I have been meeting with couples in pre-marital, marital or relationship therapy for thirty-five years. One of the problems that gets identified on a regular basis is the difficulty they have making a deep and satisfying emotional connection. It will probably come as no surprise that most often it is the woman who feels the lack of connection more strongly and typically she is the one who will raise this issue in sessions. It’s not that men don’t notice and feel the emotional distance between them and their partners, but it is comparatively rare that the man will raise this concern first.
This same problem is often identified by individuals early in a new relationship. A woman might say that she finds it difficult to connect emotionally with the man she is dating because, “He isn’t very good at describing his emotions.” Actually, the phrases are usually much more “colorful,” but I’ll leave that part to your imagination.
A man, on the other hand, may tell me in an individual session that he doesn’t even know how to identify his feelings, much less describe them, or God forbid, have to actually express a feeling such as tenderness or love. He, too, feels at a loss as to how to make the kind of emotional connection he wants with the woman he has been dating and now wants to be in a relationship with.
I’d like to address my comments in this column primarily to women, though I hope that men will find something of value also. I’ll start with some preliminary observations about emotions and relationships that I hope will provide a foundation for the suggestions that will come in the second half.
First, the Basics
1. Men have all the same feelings that women do and will talk about them when they feel safe; it just may take them longer to feel safe.
This may be so basic that it seems unnecessary to even say. I continue to marvel, though, at how many men tell me they think they don’t even have feelings. There are many reasons for this, but for our purposes, it will help if you remember, we humans all have the same range of feelings. We vary in amazing ways regarding how we experience, defend against and/or express feelings, but they are there.
It may be easier, especially at first, to talk about feelings indirectly. You might try asking your guy what he’d do during a getaway or romantic weekend. Notice I didn’t say what he’d like to do. That would require him to identify his feelings which might stall the conversation before it gets started. Another possibility is asking what he thought the first time he met you or after a particularly fun activity. Sometimes talking about thoughts reveals what he actually feels better than asking about feelings directly.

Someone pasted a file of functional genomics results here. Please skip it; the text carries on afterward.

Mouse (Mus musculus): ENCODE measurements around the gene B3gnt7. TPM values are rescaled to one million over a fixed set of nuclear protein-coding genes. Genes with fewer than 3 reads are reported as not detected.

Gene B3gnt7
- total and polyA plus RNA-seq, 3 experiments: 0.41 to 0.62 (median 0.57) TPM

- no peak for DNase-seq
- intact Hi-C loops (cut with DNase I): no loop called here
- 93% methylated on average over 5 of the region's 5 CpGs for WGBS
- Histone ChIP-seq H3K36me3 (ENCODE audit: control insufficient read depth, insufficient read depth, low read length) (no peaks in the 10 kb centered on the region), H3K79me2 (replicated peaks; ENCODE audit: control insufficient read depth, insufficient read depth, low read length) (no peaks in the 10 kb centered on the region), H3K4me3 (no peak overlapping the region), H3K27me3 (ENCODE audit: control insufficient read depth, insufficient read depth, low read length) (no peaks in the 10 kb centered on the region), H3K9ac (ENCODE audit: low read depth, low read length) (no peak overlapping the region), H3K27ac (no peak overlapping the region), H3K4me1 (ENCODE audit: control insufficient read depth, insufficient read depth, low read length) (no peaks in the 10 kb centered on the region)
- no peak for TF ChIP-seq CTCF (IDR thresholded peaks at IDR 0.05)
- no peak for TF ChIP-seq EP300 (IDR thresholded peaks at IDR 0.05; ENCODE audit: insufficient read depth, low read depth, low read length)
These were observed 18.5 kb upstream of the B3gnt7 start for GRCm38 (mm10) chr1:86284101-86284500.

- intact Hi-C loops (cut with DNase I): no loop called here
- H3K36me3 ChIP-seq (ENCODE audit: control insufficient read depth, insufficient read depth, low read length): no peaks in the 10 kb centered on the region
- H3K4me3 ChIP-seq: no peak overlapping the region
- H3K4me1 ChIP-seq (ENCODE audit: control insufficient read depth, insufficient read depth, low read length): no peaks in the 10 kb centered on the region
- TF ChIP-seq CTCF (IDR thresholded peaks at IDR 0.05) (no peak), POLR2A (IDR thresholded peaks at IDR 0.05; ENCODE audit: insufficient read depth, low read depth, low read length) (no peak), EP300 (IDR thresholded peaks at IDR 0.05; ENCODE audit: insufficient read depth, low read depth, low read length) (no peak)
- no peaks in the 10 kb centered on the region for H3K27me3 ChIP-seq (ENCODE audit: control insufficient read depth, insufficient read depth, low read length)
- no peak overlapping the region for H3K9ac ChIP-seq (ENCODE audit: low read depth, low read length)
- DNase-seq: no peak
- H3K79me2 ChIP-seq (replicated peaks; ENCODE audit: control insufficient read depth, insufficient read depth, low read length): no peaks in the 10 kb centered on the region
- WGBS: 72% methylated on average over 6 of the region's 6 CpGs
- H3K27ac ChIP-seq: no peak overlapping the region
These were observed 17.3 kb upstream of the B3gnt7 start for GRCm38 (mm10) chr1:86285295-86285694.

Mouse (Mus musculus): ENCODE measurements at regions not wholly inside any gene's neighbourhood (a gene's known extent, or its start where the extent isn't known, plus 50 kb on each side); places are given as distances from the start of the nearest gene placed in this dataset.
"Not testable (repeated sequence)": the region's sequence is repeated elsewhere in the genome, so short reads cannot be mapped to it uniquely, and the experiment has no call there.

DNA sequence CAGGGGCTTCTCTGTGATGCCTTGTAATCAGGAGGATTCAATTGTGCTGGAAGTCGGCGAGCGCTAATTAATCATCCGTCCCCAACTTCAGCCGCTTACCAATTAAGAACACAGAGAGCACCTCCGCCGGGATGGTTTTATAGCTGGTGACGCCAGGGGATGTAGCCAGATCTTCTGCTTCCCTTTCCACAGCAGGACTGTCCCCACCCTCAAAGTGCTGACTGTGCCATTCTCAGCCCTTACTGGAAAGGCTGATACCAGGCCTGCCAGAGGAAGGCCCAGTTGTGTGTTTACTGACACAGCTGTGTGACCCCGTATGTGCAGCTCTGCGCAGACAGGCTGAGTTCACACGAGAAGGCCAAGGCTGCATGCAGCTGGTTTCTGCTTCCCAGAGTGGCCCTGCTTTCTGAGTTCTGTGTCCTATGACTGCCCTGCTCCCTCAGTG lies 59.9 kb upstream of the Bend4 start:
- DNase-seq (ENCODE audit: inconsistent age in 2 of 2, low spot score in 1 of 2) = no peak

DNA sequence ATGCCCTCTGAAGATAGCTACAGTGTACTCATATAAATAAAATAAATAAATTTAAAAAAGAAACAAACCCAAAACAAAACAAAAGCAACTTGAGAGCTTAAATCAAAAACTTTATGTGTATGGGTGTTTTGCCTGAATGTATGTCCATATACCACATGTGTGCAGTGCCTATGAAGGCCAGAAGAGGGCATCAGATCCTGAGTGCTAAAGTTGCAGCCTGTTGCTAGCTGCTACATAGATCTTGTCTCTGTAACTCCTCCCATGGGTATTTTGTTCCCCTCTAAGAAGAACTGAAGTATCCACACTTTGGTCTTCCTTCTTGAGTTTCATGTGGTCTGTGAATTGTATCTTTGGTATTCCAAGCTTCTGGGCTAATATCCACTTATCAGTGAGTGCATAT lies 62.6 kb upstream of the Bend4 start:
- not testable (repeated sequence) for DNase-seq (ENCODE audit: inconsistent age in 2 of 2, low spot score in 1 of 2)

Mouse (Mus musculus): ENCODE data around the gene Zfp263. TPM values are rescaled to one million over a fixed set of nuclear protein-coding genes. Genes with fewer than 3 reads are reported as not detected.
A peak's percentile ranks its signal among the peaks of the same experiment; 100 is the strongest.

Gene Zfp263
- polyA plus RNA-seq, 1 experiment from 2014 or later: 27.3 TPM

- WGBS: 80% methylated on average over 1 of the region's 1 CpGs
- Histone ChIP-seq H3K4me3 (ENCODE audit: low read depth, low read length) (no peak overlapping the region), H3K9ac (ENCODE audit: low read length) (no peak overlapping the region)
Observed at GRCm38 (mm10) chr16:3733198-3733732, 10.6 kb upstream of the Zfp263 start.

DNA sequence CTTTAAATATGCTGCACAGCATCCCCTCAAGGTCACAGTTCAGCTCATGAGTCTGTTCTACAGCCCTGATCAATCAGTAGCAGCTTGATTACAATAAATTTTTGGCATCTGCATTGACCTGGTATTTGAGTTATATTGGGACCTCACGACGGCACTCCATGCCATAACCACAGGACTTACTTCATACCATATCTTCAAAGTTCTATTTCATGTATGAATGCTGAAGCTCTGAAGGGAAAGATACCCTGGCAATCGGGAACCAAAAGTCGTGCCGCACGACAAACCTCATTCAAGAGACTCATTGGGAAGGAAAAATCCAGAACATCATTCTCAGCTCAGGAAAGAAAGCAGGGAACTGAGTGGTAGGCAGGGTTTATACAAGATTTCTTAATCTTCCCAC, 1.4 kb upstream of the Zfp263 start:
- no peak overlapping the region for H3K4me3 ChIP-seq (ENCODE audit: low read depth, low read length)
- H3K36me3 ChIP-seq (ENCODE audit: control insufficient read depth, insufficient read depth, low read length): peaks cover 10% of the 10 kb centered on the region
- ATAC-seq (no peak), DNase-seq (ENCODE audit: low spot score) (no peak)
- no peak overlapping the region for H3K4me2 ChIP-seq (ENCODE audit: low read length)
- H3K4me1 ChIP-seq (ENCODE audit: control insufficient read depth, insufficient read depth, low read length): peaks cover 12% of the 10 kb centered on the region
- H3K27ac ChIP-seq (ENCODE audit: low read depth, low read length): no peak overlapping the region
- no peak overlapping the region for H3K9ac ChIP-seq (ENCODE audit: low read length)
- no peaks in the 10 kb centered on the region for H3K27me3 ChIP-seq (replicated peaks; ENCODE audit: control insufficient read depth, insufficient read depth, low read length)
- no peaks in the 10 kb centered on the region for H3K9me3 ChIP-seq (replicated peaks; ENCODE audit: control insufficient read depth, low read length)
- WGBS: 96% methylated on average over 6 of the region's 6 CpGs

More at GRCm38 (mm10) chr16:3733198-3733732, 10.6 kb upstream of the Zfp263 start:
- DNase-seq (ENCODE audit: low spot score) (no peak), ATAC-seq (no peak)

2. Men want to be understood. This usually means they want their feelings to be understood (though they probably won’t say it that way).
Guys are typically not as practiced or accomplished at identifying their feelings, even to themselves. I often hear men say, “I don’t know what I feel” and they are truly unable to put their emotions into words. They will often resort to describing their thoughts about another person, activity or relationship when asked what they feel.
As noted above, these “thoughts” can give plenty of clues about what he feels. Sometimes it may help if you “read between the lines” and suggest a possible feeling he may be experiencing based on his non-verbal or other cues. With patience, encouragement and practice men can “translate” the physical sensations, e.g. a “warm” feeling in the chest, “butterflies in the stomach,” or “boiling blood,” as emotions such as love, anxiety, or anger.
3. Men want a strong, secure connection with their preferred partner and suffer (though often in silence) when that attachment and connection is threatened.
We are social creatures and we tend to do best when we are in stable relationships. When men overemphasize independence and autonomy it is often because they’ve been hurt in past relationships and fear being hurt in similar ways again. This does not always mean they don’t want a relationship with you.
It might just be a signal that you need to go slow, build trust and safety, and let him know you understand his desire for independence. You can then begin to ask him about the “other side” of relationships, intimacy and connection. If you keep this basic truth in mind, it may help you feel more secure when the guy seems to be reticent or distant at times.